BISMARCK -- North Dakota pheasant numbers are down from last year, while sharp-tailed grouse and gray partridge numbers are about the same, the Game and Fish Department said Thursday, Sept. 9, in reporting results from annual roadside surveys conducted in late July and August.

The results of the annual upland late summer counts were expected, given the widespread dry conditions, said Jesse Kolar, upland game supervisor for Game and Fish in Dickinson.

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“Recent weather patterns have shifted toward a drier period, particularly this year with a warm, open winter and exceptional drought across much of the state,” Kolar said. “Hunters should expect to find similar numbers to 2020, with the exception that there will be fewer acres of typical grassland cover to walk.”

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Jesse Kolar, upland game management supervisor, North Dakota Game and Fish Department
Jesse Kolar, upland game management supervisor, North Dakota Game and Fish Department

The survey tallied an average of 45 pheasants per 100 miles, down 23% from last year, and five broods per 100 miles, down 30%, the department said. The average brood pheasant brood size remained unchanged at six.

The final summary is based on 266 survey runs made along 102 brood routes across North Dakota.

Here’s a look at pheasant counts by region:

  • Northwest: Observers counted eight broods and 68 pheasants per 100 miles, down from 10 broods and 80 pheasants in 2020. Average brood size was six.

  • Southeast: Results showed three broods and 24 pheasants per 100 miles, down from five broods and 42 pheasants in 2020. Average brood size was four.

  • Southwest: The survey tallied six broods and 59 pheasants per 100 miles, down from seven broods and 65 pheasants in 2020. Average brood size was seven chicks.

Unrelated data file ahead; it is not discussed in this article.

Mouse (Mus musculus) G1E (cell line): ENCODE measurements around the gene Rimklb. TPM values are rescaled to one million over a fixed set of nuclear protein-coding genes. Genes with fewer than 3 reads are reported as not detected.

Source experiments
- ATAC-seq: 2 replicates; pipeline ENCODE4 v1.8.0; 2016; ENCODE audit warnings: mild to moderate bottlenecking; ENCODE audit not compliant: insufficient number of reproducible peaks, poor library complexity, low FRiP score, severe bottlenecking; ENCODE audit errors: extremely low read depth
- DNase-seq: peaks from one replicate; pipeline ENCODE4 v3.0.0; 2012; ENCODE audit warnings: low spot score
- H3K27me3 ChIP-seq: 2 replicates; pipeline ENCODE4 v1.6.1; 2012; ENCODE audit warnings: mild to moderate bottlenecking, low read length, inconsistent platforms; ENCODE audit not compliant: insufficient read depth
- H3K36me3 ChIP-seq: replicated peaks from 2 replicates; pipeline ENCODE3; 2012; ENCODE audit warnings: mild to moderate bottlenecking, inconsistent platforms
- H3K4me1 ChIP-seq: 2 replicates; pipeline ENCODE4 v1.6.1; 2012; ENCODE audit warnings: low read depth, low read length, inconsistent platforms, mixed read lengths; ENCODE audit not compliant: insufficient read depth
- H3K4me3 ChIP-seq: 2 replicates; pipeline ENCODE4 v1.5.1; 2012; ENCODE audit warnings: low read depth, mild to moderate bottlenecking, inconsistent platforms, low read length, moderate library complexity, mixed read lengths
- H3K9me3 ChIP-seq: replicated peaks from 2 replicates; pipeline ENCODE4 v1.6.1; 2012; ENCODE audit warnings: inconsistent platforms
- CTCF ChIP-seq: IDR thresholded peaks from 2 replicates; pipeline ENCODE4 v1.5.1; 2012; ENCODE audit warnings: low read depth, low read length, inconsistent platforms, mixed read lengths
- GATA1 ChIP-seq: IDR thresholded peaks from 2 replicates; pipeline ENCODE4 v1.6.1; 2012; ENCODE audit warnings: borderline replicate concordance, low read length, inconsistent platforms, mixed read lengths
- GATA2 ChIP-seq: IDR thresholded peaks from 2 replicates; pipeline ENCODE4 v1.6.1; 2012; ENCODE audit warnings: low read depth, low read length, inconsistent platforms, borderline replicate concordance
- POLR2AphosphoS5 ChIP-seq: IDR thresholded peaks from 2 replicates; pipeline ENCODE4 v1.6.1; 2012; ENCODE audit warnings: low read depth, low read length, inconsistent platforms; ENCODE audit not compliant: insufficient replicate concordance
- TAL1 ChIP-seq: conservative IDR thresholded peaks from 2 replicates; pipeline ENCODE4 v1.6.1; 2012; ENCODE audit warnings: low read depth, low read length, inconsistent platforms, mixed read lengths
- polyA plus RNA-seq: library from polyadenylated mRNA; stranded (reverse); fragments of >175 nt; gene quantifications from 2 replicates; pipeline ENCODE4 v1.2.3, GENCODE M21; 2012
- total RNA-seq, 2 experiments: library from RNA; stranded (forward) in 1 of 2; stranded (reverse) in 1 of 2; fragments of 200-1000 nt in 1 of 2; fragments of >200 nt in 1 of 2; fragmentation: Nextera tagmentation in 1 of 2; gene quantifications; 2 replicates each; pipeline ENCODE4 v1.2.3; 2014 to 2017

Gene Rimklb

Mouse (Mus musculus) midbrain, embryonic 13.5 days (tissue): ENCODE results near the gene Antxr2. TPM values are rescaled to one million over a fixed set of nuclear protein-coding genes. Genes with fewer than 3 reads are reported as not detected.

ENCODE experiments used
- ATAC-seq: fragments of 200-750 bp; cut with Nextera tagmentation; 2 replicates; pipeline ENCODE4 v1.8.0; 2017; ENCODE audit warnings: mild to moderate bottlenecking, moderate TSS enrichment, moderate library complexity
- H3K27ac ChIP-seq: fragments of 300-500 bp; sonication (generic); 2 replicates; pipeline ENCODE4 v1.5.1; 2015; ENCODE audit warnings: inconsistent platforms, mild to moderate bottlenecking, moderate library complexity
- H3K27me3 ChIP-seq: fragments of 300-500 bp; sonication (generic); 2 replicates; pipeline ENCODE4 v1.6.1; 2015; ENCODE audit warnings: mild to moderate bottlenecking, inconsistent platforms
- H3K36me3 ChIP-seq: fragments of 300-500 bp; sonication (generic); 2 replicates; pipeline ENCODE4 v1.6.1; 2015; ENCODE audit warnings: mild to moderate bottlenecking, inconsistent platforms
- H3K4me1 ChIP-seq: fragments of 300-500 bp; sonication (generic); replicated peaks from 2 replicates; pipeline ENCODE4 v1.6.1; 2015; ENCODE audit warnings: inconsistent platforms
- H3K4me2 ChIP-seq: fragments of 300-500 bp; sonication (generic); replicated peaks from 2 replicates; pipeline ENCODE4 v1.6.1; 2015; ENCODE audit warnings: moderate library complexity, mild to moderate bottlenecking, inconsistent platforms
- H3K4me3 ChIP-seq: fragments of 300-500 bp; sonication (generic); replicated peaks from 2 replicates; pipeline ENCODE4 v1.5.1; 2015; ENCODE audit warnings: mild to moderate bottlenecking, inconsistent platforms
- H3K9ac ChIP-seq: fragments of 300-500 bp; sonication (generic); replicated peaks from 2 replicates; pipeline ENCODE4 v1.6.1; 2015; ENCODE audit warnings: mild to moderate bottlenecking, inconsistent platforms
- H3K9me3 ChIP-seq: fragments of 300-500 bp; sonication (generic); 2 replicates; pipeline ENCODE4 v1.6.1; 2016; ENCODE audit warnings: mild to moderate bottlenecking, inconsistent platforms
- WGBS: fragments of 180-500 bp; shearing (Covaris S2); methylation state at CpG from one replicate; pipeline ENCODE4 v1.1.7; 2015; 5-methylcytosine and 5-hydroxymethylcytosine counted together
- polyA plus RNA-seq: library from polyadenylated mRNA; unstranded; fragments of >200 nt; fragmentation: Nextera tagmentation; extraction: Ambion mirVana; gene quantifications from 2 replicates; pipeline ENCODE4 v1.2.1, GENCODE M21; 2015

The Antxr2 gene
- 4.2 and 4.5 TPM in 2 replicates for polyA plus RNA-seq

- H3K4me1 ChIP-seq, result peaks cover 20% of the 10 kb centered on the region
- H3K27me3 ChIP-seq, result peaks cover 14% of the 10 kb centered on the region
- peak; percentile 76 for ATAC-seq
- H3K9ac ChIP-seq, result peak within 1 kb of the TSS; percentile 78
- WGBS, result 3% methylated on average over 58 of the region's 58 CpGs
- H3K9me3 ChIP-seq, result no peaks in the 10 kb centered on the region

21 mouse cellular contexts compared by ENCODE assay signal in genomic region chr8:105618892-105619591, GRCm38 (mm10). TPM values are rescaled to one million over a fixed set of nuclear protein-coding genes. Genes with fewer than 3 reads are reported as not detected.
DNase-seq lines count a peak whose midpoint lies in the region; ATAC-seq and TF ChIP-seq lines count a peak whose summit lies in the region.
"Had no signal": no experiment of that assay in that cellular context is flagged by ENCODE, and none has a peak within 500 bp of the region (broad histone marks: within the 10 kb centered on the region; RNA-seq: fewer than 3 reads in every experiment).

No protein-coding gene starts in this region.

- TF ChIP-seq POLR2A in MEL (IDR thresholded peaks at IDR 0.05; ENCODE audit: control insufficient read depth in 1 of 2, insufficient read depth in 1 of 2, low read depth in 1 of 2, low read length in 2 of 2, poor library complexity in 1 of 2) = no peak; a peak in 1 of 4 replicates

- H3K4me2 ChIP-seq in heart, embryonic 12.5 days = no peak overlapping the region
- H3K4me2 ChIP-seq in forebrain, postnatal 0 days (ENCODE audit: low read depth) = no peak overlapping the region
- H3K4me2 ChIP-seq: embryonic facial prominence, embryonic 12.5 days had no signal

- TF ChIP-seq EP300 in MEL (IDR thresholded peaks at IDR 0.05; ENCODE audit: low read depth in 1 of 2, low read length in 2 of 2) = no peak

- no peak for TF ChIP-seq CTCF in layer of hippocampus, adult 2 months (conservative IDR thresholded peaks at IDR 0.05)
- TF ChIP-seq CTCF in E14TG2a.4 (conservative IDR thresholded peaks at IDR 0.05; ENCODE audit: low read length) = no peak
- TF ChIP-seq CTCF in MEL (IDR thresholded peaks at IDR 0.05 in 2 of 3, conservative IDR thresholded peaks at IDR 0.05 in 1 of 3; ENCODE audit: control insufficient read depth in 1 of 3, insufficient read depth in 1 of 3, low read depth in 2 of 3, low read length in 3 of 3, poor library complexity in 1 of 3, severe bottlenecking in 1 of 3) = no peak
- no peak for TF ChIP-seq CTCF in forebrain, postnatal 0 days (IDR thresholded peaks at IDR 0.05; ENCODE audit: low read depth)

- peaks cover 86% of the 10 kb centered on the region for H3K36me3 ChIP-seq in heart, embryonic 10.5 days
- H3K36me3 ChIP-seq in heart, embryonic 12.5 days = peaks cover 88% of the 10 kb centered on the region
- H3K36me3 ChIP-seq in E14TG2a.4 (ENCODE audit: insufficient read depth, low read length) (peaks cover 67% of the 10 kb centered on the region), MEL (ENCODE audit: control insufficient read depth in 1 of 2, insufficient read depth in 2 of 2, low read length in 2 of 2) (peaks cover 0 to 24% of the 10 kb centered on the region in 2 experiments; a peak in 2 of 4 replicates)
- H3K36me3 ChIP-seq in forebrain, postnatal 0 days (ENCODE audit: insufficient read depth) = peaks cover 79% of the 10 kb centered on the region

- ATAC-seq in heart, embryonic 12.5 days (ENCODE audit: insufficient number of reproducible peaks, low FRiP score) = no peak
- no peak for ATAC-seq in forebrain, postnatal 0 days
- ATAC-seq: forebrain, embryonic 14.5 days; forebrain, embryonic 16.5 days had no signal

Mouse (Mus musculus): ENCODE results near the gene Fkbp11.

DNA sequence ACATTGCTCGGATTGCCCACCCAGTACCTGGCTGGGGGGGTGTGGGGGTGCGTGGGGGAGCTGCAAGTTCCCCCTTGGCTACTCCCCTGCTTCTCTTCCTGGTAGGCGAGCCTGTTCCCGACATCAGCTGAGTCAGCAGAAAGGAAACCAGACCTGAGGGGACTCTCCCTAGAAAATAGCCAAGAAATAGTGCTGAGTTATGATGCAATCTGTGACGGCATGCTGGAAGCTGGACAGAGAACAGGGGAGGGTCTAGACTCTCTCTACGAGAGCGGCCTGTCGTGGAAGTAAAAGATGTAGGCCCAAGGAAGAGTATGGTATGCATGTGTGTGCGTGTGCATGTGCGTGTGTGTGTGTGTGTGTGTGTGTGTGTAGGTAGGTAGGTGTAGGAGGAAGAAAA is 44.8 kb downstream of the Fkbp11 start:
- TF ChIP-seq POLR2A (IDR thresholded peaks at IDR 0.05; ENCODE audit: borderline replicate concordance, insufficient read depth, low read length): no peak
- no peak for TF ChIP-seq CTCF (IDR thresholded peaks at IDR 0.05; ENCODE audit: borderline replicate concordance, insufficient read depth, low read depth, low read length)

The northeast district, generally containing secondary pheasant habitat with lower pheasant numbers compared with the rest of the state, showed three broods and 24 pheasants per 100 miles, compared with three broods and 22 pheasants last year. Average brood size was five.

Sharptail and partridge seasons open Saturday, Sept. 11, and sharptail hunters should expect to find mainly adult grouse this fall, Kolar said. He said numbers along the Missouri River are still high compared to long-term averages, so hunters who can find cover should have average to good hunting. The eastern part of the state has fewer sharp-tailed grouse, with isolated hot spots.

“Many rangelands that hold grouse on an average year will be too open to hunt this fall, and most grouse will likely be found in shrubland and woodland draws and/or near riparian areas,” Kolar said.

Sharptails observed per 100 miles are up 2% statewide. Brood survey results show observers recorded two sharptail broods and 19 sharptails per 100 miles, with an average brood size of six.

Although partridge numbers have shown a slight increase, Kolar said most of the partridge harvest is incidental while hunters pursue grouse or pheasants. Partridge densities in general, he said, are too low to target.

Partridge observed per 100 miles are up 9%. Observers recorded one partridge brood and 10 partridge per 100 miles. Average brood size was 10.

North Dakota’s pheasant season opens Saturday, Oct. 9, and continues through Jan. 2, 2022. The two-day youth pheasant hunting weekend, when legally licensed residents and nonresidents 15 and younger can hunt statewide, is set for Oct. 2-3.

Grouse and partridge seasons also continue through Jan. 2.

Last year, an estimated 57,141 pheasant hunters went afield, up 14% from 2019, and they shot 330,668 roosters, an increase of 28% from 2019, the Game and Fish Department reported in August. Sharptail and partridge success in 2020 also was up from the previous year, the Game and Fish Department said.